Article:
Dungeon delvers often get bogged down because they try to hit every room or because smash-n-grab tactics rarely get them the most sought-after prizes.

Delvers aren’t exterminators. They aren’t archaeologists. They aren’t maids. Make the delve move by not requiring the players to have their characters clean out every room on every level.

(If the players were that keen on housecleaning, they’d be doing that instead of attending the game.)

This is because players don’t fully avail themselves of characters in the roles of scout or the game master doesn’t realize how scouts (and practicing diviners) are excellent means of providing a guiding hand without undermining the exploration aspects of a delve.

Here is where the game master can show what’s in their hand without unduly tipping it in the players’ favor — and more importantly — speed the characters’ way through the dungeon.

Here is what characters using divination magic should be able to realistically provide:

— Provided they have an accurate description and understanding of the level’s big treasure, the diviner should, at least, provide directional guidance, pointing to what corner of the dungeon it resides. 

— If the big treasure is a magic item of power, then an indication that it requires another object or person that acts as a trigger to activate it. “Yes, we know where the thing is, but we need the thing that actually makes it work! Well, it’s down this way.”

— If an NPC baddie has a strong association with the desired object. “I see it cradled in the hands of a one-eyed necromancer!” Find the necromancer, you find the object. You may also snag a tricked out eyepatch, too.

Scouts should be good at listening and observation (Perception), but also intuiting what the information they’ve gleaned really means (Intelligence, Wisdom). A scout placed in a strategic position dedicates a sizable amount of game time (but not table time) learning about the terrain, people and monsters ahead.

Using Waterdeep: Dungeon of the Mad Mage as source material, I’ll build an example of what a scout can learn. I’m supposing that a scout is on Level 3, in the webbed tunnels, watching the comings and goings in areas 5, 6 and 7 on the map. Areas within the scout’s vision range will have low DCs on the three skill checks, while those just beyond have a medium DC and the area farthest from the observation point will have the highest DC. Perception matters more on the nearby checks, but Intelligence and Wisdom on the farthest ones, because the scout must infer the activity beyond based on expertise and educated guesses based on activity and other conversations overheard.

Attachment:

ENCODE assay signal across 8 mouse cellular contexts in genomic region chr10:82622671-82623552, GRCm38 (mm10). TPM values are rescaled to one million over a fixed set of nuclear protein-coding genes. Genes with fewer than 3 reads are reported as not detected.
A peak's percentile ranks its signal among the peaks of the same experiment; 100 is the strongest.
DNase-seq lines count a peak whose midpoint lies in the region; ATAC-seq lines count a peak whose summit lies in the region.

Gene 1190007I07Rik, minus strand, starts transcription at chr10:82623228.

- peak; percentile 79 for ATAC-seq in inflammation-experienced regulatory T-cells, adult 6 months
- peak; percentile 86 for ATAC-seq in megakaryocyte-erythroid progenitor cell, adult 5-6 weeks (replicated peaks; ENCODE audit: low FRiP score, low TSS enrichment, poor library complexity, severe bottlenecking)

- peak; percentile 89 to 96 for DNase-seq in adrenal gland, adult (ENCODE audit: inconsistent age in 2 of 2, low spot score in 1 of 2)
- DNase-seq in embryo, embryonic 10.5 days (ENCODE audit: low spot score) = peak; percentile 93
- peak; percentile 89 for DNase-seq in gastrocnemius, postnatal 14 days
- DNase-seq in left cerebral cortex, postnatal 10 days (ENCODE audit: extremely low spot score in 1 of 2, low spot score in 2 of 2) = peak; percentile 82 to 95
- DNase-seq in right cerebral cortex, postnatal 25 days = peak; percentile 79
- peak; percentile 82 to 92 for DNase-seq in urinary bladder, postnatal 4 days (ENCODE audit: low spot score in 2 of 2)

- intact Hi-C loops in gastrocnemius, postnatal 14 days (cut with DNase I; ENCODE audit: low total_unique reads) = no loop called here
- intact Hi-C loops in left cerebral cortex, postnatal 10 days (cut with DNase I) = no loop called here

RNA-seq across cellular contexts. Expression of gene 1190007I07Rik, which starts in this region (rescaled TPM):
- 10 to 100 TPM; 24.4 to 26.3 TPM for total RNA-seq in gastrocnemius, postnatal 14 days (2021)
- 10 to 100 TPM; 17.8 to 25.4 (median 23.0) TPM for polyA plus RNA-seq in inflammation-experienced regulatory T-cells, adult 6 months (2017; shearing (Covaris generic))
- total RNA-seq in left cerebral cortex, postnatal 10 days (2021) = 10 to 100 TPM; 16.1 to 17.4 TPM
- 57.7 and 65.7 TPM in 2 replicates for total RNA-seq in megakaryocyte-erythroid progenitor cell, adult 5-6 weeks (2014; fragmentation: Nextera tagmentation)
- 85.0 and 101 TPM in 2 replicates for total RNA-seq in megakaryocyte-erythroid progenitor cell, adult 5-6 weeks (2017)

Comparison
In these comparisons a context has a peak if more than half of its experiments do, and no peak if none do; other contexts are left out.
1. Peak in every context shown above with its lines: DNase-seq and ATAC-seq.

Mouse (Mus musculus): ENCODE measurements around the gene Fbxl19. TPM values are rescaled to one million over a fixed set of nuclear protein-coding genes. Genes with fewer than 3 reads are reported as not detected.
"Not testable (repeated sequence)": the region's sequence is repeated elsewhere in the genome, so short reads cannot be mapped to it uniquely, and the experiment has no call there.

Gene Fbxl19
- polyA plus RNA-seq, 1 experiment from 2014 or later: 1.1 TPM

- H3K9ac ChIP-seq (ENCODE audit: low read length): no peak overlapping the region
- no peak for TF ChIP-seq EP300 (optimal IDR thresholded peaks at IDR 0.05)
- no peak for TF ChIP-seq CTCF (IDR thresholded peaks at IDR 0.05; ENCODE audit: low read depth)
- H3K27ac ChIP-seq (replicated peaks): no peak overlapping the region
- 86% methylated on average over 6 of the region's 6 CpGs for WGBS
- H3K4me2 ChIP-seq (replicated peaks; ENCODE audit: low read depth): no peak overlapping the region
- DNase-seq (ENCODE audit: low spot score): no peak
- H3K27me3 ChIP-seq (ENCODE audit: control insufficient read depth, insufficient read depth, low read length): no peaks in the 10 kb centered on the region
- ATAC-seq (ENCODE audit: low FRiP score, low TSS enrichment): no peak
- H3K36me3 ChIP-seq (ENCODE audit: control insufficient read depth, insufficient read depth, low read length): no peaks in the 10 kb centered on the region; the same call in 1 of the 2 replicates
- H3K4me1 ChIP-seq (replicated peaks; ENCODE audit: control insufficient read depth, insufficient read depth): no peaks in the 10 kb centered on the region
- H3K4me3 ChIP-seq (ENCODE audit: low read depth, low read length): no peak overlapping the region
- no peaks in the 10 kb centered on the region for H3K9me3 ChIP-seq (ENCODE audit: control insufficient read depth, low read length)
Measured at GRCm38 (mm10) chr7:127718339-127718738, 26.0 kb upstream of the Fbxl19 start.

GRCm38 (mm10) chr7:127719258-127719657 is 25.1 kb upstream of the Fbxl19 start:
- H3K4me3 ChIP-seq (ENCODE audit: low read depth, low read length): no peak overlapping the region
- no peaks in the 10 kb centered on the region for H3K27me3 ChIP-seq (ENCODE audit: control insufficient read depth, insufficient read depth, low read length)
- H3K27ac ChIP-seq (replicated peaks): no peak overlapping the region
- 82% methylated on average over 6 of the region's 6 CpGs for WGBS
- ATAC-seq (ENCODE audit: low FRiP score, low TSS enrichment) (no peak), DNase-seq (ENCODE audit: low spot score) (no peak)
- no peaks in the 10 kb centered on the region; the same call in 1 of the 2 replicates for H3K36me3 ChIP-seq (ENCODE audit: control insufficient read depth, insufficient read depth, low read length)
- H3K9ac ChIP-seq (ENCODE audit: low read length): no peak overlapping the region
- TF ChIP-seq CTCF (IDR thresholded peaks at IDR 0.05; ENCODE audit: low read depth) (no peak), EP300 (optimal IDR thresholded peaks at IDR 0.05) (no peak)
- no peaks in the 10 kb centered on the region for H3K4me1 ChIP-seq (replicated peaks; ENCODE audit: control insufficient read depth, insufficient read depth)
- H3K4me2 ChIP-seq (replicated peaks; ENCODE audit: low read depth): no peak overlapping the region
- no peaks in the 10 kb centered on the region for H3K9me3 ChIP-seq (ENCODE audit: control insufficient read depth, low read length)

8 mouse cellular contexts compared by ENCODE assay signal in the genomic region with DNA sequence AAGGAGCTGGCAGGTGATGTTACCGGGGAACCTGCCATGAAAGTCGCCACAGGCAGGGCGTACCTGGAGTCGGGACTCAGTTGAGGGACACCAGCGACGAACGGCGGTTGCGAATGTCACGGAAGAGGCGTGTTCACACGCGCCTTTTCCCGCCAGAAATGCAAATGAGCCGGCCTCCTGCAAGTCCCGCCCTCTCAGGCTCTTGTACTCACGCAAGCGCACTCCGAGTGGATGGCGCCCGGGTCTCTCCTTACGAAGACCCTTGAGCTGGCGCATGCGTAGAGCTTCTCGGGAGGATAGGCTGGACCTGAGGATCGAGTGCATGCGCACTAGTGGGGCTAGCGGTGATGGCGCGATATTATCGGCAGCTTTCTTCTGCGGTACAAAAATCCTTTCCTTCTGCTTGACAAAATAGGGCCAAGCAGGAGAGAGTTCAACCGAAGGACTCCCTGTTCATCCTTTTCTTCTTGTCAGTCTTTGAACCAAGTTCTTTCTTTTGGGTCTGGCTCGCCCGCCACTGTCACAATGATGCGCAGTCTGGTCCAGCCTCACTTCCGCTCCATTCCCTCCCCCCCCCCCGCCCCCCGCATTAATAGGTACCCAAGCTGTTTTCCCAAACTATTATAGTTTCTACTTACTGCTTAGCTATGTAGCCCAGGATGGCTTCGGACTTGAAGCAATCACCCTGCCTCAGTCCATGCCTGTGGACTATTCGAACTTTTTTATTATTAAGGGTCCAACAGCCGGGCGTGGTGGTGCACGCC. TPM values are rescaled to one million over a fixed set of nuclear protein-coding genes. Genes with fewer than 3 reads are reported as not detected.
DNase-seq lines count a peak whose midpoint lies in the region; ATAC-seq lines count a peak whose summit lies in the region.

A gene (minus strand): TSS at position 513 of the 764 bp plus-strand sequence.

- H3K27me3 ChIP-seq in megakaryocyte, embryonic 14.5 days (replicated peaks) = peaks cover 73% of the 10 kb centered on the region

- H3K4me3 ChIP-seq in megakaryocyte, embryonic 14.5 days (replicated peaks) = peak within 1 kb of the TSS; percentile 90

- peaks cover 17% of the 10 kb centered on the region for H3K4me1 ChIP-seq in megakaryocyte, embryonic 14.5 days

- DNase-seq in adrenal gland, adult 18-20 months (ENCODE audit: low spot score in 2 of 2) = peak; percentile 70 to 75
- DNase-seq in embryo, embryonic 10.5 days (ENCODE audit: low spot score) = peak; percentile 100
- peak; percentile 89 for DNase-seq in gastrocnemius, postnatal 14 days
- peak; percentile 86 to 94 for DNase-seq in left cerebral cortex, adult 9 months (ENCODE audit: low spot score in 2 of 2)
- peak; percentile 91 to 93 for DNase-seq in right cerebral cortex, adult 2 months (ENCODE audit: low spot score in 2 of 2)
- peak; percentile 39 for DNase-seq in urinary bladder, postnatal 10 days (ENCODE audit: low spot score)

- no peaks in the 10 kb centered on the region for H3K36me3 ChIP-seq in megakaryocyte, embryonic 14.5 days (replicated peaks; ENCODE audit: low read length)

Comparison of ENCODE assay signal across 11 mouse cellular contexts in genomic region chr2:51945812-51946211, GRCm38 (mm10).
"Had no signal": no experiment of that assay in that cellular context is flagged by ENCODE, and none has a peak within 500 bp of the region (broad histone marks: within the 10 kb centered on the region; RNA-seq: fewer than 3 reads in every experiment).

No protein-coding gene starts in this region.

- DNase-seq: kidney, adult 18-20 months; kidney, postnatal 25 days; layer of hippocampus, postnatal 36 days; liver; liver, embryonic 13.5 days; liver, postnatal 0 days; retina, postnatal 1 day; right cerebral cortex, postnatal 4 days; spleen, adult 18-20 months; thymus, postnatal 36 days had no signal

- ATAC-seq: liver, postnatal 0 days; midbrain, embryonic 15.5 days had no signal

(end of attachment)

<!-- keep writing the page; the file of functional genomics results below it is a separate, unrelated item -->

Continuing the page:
With confidence the scout reports the following:

>There are four quaggoth guards at the entrance, and a male drow mage they address as “Mage Telenna” who checks in on them. 

>There are four troglodyte slaves mining a vein of what looks like gold. There is a thick web overhead, clearly something spidery is guarding them.

> A drow priestess who her four attendants reverently refer to as Priestess Auvryndar uses a gemstone to open a great door and gain access to a temple beyond. Her retinue includes the four attendants – two male, two female – three giant spiders and sometimes the drow mage.

With less confidence, the scout can report:

> There is a prison cell block farther in, overseen by four to seven grimlock guards. One prisoner they tease, saying “Lamplighter, you will be sacrificed to Lolth. Baby spiders in the belly!” and then laugh heartily about it. They have two other high-value prisoners being interrogated. One is being asked questions about “Warlord Azrok” and the other they treat with deference, getting good meals and regular checks, whom they call Marda, Martha or Marta, the scout can’t be sure.

With least confidence, the scout can report:

> There seems to be a drow residence for the priestess and loyal followers. Based on the number of female drow carrying whips, there must be some sort of torture chamber down there, too. 

That is a lot of solid information — not perfect by any standard — but certainly reliable enough the PCs can plan their next move. They can bypass the drow stronghold or try to raid it — the choice still rests with them — yet thanks to a scout they can make it an informed choice. 

Of course, there’s another revelation to consider. The diviner is still telling them they shouldn’t even be on this level — the dagger’s somewhere in Skullport; he’s sure of it. On the other hand, the dagger is strongly associated with a hobgoblin warlord, whom he senses in a warren somewhere to the west of their location. But how to get there?

Hooked yet? 

Get a scout, get a diviner, and dive in.